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Mergers: Making it work

We took an in-depth look at recent retail mergers. Jai Breitnauer compiled all the advice from the feature into this handy guide on how to get one right.

The data shows that more corporate marriages fail than go the distance, so it’s important to get it right.

Culture:Colleen Ryan from insights agency TRA believes that one of the main reasons just one in four mergers work is because buyers spend too long looking at the balance sheet instead of thinking about the company culture. 

“Most reports show between 60 and 80 percent of mergers fail,” Ryan told me in an email. “Failing is defined in regard to delivering value to shareholders… more than a quarter of mergers actually erode the shareholder value of both companies.”

Culture, she says, is the culprit. “Or more specifically, two cultures, and the failure to leverage the value of two businesses because of cultural differences.”

Going in all guns blazing and imposing your existing company culture on an established brand could be a recipe for disaster. Equally, trying to preserve two separate cultures can lead to confusion and misunderstanding. Looking at company culture using discourse analysis (looking at the language used in a company by analysing emails, notices, contracts etc.) can be a useful way to see what underpins the culture of both companies, and then you can make clear decisions about how to lock the two together.

Relationships: It is important to do your due diligence when looking at buying a business. The tangibles of the balance sheet are important. 

“A good deal means no surprises,” Neil Miller, from Minster Ellison Rudd Watts told the NZ Herald. “It means that the seller engages specialists well ahead of its exit so that the business is prepped for sale when the time comes. The buyer does its homework and builds a strong relationship with the seller.”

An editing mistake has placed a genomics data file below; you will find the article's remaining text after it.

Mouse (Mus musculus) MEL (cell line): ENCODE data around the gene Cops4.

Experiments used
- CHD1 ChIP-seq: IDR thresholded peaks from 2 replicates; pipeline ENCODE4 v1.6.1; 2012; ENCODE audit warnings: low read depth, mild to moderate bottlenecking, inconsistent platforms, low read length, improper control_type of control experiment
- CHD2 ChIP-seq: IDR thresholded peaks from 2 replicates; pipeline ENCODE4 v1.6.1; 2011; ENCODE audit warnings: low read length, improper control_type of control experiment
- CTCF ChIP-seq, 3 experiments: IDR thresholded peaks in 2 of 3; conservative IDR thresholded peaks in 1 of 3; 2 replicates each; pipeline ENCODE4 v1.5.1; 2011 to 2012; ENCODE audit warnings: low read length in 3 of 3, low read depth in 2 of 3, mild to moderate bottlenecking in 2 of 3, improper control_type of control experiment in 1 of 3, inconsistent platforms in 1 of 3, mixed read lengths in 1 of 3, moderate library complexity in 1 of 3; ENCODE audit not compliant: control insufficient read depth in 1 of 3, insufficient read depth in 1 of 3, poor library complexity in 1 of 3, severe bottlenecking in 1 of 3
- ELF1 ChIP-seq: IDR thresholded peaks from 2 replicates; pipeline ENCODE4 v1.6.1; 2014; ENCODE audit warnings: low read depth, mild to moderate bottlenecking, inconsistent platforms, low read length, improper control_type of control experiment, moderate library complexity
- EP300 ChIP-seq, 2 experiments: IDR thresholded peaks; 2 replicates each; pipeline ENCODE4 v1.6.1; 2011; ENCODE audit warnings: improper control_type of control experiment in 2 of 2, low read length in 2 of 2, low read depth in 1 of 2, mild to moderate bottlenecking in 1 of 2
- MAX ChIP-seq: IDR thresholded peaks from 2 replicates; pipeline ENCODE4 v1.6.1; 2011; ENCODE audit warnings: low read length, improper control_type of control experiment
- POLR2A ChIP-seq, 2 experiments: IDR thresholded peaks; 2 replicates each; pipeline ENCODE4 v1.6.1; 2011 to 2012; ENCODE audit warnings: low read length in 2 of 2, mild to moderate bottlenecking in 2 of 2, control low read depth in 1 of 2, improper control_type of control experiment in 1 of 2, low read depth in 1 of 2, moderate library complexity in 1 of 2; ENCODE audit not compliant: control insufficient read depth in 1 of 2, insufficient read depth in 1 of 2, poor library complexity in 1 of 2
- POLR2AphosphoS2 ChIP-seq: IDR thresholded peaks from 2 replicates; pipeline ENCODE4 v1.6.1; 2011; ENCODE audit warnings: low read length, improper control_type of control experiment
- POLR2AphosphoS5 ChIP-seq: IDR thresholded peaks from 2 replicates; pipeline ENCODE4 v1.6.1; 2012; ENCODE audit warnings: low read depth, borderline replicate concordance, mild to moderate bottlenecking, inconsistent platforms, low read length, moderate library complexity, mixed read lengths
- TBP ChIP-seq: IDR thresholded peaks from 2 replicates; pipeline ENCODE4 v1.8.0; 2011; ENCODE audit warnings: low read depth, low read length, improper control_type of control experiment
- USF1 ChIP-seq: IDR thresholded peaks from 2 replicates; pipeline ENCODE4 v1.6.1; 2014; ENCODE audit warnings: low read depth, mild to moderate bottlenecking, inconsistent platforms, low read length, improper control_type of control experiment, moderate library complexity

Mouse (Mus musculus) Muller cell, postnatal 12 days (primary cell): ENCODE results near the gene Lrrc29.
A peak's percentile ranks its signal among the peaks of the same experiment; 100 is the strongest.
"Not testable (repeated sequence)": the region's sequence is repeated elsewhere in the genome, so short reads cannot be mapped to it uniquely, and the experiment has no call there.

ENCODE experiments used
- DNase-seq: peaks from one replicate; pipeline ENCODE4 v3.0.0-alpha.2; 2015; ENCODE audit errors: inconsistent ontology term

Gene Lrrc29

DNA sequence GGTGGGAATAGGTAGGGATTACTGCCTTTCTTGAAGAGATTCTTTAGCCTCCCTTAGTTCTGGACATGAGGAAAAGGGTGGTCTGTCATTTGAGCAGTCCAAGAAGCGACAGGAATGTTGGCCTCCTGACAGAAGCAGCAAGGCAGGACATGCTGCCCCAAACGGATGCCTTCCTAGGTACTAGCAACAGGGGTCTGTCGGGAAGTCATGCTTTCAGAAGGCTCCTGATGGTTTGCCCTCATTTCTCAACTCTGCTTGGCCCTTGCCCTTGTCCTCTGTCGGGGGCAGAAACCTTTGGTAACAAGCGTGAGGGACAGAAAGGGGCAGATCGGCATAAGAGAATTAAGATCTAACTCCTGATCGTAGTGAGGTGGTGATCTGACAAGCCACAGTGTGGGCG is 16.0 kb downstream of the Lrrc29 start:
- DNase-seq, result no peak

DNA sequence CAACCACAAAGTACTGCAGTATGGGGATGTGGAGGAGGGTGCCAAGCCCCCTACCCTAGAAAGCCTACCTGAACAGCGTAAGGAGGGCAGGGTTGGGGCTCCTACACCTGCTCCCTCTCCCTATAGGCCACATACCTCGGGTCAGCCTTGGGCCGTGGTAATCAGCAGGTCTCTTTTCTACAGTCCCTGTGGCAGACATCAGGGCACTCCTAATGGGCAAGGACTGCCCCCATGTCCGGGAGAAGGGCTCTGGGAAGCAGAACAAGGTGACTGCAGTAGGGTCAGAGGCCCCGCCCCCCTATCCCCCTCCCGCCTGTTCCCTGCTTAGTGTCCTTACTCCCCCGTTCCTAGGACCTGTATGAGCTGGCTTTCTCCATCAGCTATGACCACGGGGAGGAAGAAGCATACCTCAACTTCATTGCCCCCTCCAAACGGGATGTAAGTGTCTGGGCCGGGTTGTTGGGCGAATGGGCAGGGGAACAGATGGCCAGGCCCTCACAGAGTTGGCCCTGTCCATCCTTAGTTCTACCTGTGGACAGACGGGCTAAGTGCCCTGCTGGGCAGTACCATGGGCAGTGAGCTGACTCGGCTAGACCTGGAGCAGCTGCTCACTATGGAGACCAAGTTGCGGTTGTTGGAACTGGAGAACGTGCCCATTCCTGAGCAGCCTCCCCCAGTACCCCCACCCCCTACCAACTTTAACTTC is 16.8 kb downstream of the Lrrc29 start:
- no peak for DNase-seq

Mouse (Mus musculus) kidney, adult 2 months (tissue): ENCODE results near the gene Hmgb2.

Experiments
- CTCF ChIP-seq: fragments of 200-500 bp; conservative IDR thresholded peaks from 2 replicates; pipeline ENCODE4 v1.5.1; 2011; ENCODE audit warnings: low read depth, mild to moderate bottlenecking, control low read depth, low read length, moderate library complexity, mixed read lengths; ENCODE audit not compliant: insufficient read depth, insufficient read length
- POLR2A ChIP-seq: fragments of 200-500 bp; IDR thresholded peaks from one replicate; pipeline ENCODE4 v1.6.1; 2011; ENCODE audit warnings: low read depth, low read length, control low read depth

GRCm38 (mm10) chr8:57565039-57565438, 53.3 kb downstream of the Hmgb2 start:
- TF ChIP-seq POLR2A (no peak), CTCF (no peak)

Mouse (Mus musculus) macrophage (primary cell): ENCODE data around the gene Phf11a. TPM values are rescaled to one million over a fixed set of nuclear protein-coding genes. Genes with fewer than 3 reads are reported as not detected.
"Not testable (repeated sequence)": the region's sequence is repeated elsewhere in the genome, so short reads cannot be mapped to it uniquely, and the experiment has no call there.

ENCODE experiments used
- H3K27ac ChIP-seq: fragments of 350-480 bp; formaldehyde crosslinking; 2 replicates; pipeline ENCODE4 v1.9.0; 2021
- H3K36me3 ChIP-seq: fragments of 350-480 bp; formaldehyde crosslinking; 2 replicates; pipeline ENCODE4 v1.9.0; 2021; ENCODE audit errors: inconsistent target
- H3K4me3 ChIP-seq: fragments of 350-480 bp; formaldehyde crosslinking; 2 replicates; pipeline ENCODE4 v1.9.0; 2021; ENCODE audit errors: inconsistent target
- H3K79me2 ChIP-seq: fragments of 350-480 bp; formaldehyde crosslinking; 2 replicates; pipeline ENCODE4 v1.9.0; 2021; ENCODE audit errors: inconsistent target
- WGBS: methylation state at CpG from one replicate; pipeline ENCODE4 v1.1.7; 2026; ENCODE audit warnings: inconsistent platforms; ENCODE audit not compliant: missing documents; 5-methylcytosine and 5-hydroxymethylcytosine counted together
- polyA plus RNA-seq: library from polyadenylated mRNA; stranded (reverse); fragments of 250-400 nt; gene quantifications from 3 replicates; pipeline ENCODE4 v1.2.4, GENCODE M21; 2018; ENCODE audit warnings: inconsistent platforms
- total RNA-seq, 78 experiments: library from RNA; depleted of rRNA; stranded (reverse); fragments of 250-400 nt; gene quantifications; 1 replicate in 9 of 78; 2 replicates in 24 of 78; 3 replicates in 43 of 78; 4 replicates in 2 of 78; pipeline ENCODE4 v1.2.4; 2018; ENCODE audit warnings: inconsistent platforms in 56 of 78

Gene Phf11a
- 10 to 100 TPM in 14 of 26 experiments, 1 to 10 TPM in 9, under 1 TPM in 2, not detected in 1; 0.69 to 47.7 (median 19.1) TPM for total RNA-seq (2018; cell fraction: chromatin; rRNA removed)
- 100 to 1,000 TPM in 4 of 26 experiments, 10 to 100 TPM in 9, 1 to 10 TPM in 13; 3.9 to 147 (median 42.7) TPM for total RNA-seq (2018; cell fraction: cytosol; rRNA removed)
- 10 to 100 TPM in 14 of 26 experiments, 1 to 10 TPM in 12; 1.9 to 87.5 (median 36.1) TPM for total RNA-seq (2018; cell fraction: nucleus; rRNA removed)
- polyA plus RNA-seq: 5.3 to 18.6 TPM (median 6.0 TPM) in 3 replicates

Miller reminds potential buyers that due diligence can be time consuming and frustrating for the seller. Your role is to manage expectations and make sure key parties are working together effectively. Get to know the sellers and build a good working relationship – their knowledge and support will be key to an effective marriage. 

Vision: “The most successful merger or acquisition has full buy-in from all parties. This includes not only the owners and stockholders, but the employees and customers,” says entrepreneur Bill Rader, writing for Forbes. “All parties need to understand the vision of the merged companies and see the upside. They have to understand why a merger is necessary or desirable and in their best interest.”

Good communication strategies here are key, as is good leadership from senior management. 

“I have seen cases where the employees are not in line with the company mission years later, and this is a very bad thing,” says Rader. “In a merger, the employees are key to the success, more so than the owners or senior management. However, it takes the senior management’s leadership to successfully implement the merger.”

This story originally appeared in NZ Retail issue 762 June/July 2019.

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